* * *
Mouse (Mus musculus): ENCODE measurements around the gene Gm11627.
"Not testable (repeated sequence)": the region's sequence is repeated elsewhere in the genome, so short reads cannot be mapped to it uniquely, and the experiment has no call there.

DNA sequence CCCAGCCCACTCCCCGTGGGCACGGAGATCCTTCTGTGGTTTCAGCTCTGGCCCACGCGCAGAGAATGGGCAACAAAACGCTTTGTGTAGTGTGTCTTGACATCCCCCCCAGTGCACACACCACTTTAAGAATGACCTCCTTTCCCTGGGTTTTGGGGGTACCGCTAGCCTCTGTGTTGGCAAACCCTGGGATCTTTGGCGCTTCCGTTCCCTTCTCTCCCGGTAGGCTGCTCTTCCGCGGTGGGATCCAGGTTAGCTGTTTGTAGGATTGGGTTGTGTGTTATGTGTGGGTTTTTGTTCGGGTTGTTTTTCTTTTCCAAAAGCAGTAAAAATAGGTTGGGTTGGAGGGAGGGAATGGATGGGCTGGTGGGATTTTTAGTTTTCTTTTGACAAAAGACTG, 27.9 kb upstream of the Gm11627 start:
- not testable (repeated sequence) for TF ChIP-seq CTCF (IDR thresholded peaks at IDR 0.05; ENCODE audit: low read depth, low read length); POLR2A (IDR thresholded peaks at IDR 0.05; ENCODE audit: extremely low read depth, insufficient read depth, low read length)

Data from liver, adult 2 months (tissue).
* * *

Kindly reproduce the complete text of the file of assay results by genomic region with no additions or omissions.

Mouse (Mus musculus): ENCODE measurements around the gene Gm11627.
"Not testable (repeated sequence)": the region's sequence is repeated elsewhere in the genome, so short reads cannot be mapped to it uniquely, and the experiment has no call there.

DNA sequence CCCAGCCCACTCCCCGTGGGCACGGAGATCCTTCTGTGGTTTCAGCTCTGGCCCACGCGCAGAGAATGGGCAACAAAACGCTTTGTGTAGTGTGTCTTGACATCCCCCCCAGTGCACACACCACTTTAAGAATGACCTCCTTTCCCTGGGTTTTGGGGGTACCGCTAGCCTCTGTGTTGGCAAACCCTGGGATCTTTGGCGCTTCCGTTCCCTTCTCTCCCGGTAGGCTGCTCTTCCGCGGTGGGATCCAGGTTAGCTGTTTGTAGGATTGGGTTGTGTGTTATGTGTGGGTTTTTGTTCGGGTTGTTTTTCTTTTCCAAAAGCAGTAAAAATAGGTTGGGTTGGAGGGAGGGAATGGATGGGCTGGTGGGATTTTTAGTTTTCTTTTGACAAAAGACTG, 27.9 kb upstream of the Gm11627 start:
- not testable (repeated sequence) for TF ChIP-seq CTCF (IDR thresholded peaks at IDR 0.05; ENCODE audit: low read depth, low read length); POLR2A (IDR thresholded peaks at IDR 0.05; ENCODE audit: extremely low read depth, insufficient read depth, low read length)

Data from liver, adult 2 months (tissue).